How an Attitude for Gratitude Can Improve Your HealthMar 01, 2023
Gratitude is the healthiest of all human emotions. The more you express gratitude for what you have, the more likely you’ll have the more to express gratitude for.
Jotting every little thing you’re thankful for into a gratitude journal may feel a little “woo woo,” but there are some science-supported health benefits to acknowledging your appreciation for whatever it is you find meaningful in your life—whether that’s a delicious plate of food or a healthy relationship with a loved one.
While being grateful can look a little different from one person to another, gratitude is generally a disposition or characteristic that allows you to perceive and appreciate the positive and meaningful aspects of life. When you’re feeling grateful for something, you handle that part of life with more care, attentiveness, and consciousness. You tend to have more warm, positive emotions like joy, happiness, and love.
Believe it or not, gratitude can enhance your physical health by reducing stress, which in turn helps you to have a stronger immune system, improves your sleep quality and can lower your blood pressure. It can also improve your mental health in some pretty awesome ways.
Here are 5 ways gratitude impacts your overall health:
1. Protects you from the effects of stress
It’s no secret that what you think about a lot is what you give your attention and time to.
When you spend a lot of time thinking about all the things in life that are negative, you also increase your stress levels and depression. But, if you instead start to think about the things, you feel grateful for, your attention goes to the positives in your life. Stress makes life feel frustrating and draining. Gratitude makes you realize how much good you have in your life. It also helps you remember that you have a lot of things to be thankful for.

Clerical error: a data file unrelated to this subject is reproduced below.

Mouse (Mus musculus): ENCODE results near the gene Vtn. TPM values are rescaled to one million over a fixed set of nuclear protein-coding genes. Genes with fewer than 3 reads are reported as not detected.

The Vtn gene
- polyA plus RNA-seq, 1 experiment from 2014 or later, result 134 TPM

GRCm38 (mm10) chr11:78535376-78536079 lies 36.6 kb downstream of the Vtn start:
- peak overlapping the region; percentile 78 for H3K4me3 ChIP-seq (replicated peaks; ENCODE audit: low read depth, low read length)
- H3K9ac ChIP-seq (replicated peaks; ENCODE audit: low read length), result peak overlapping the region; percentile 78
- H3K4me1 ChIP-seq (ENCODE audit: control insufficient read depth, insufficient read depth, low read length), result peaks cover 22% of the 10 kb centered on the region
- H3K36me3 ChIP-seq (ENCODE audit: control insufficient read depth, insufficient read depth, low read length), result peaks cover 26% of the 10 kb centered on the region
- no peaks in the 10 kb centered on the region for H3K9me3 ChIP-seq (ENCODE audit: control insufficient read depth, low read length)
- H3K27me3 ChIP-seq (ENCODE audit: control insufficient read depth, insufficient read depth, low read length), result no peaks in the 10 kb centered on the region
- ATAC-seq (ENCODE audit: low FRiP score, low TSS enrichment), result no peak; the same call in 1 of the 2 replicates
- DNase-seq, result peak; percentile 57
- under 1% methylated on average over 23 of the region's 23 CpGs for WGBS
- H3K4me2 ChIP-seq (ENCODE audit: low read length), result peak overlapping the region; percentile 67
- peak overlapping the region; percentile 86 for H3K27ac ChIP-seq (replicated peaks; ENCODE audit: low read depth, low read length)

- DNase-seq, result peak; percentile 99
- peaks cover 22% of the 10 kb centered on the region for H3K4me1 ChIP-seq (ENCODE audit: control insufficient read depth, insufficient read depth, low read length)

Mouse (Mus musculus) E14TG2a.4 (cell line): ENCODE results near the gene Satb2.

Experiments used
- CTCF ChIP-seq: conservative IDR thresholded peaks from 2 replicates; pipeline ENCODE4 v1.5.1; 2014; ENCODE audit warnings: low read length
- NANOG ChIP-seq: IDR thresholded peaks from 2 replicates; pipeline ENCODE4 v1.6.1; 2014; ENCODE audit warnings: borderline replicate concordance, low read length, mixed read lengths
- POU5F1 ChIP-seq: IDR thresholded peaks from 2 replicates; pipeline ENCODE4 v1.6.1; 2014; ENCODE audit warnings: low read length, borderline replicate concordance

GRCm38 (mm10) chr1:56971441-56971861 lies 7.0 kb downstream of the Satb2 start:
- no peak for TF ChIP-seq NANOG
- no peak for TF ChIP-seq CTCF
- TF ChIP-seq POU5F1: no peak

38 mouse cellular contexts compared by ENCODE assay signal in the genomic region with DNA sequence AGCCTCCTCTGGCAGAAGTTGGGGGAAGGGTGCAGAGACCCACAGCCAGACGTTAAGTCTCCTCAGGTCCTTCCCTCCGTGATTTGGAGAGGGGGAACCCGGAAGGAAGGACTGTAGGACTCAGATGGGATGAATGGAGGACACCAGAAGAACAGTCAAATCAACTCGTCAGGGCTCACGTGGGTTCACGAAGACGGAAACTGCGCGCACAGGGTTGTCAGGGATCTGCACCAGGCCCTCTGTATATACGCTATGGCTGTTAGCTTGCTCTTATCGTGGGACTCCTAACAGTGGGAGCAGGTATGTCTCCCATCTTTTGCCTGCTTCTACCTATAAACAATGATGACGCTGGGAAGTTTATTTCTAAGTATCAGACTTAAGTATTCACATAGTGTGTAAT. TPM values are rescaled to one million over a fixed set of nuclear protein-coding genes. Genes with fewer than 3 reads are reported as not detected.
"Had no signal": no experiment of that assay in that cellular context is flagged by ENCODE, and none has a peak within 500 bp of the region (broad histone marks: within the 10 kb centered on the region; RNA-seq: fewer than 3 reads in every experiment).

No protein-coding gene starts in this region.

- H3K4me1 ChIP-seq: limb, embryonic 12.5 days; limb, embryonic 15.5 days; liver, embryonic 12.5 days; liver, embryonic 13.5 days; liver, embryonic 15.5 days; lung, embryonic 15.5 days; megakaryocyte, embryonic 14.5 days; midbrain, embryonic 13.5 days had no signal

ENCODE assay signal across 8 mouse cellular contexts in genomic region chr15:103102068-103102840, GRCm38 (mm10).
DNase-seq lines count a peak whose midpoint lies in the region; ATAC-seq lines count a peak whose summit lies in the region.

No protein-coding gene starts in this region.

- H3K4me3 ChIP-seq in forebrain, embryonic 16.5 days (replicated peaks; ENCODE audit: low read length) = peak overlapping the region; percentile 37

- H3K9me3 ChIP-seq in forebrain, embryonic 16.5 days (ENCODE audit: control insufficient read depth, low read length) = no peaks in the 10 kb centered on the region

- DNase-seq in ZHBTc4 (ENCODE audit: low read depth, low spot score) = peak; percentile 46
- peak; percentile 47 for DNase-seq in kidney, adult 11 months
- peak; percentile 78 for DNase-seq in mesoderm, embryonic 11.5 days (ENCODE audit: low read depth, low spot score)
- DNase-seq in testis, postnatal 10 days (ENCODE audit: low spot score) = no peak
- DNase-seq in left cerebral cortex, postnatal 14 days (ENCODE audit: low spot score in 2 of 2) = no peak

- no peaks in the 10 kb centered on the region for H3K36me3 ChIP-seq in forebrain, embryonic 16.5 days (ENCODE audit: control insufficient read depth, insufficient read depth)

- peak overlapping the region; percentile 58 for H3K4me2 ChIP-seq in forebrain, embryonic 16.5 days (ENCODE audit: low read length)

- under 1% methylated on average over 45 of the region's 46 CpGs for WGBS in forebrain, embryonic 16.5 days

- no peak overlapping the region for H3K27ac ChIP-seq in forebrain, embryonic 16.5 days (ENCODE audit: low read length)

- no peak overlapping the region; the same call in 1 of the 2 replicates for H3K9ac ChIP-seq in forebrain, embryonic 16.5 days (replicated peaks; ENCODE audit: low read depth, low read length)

2. Motivates you toward better outcomes
When you’re grateful for something, that appreciation is often reflected by and aligned with your outcomes. When you hold gratitude for your health, it will show in your eating habits and physical activity. Gratitude exercises usually lead to more positive outcomes, by encouraging health-promoting behaviors, like healthier eating, and inspiring social behaviors like helping others.
3. Helps regulate your emotions
Gratitude plays a role in your ability to identify and regulate emotions, which makes sense because when you focus your attention on the good in your life, the things that are making you feel sad or worried decrease. This perspective can give you a sense of emotional freedom, regardless of what you face.
4. Elevates your mindset
When you feel grateful, you’ll most likely experience more positive feelings overall. This can have a domino effect because over time your brain creates new habits of finding the good and thinking more positively. Reaping the benefits can take time, but with practice, the pursuit of happiness can be a worthwhile and effective. As you develop a relationship with gratitude, it becomes easier to reframe your thinking during difficult times.
5. Helps you feel more connected to others
Gratitude may help you feel more connected to others and the world around you, which can lead to more happiness and less loneliness. The expression of gratitude and the ability to strengthen your social bonds can help reduce feelings of being lonely or disconnected.
There are so many ways you can begin to be thankful and no one way is the “right” way. Life is about exploring what works best for you, through all the different times in your life. Below are some ideas to help you find what works in your life, and sounds like something you would do every day.
- When you wake up in the morning, think of five things you’re grateful for before you climb out of bed.
- Create a gratitude journal and write out a list of things you’re grateful for at the end of each day. This doesn’t have to be long – it can be as simple as one or two things.
- Make gratitude art on a daily or weekly basis and hang it where you can see it.
- Play gratitude games with your kids or partner. Everyone takes a turn naming one thing. This is great for long car rides or when you’re sitting down to eat together.
- Use your mindfulness practice time to focus on feeling grateful – this could be on a quiet walk or meditation, whatever feels right for you.
- Write a letter, or text, to someone telling them how grateful you are for them and/or something they did for you.
- Create gratefulness games for yourself throughout the day. Gratitude doesn’t have to be serious!
- Use gratitude affirmation cards. Pick one daily and allow that to flow through your mind throughout the day.
You have the power to change your thoughts and perspective – harness that power within and take control of your happiness and your health, one small step at a time.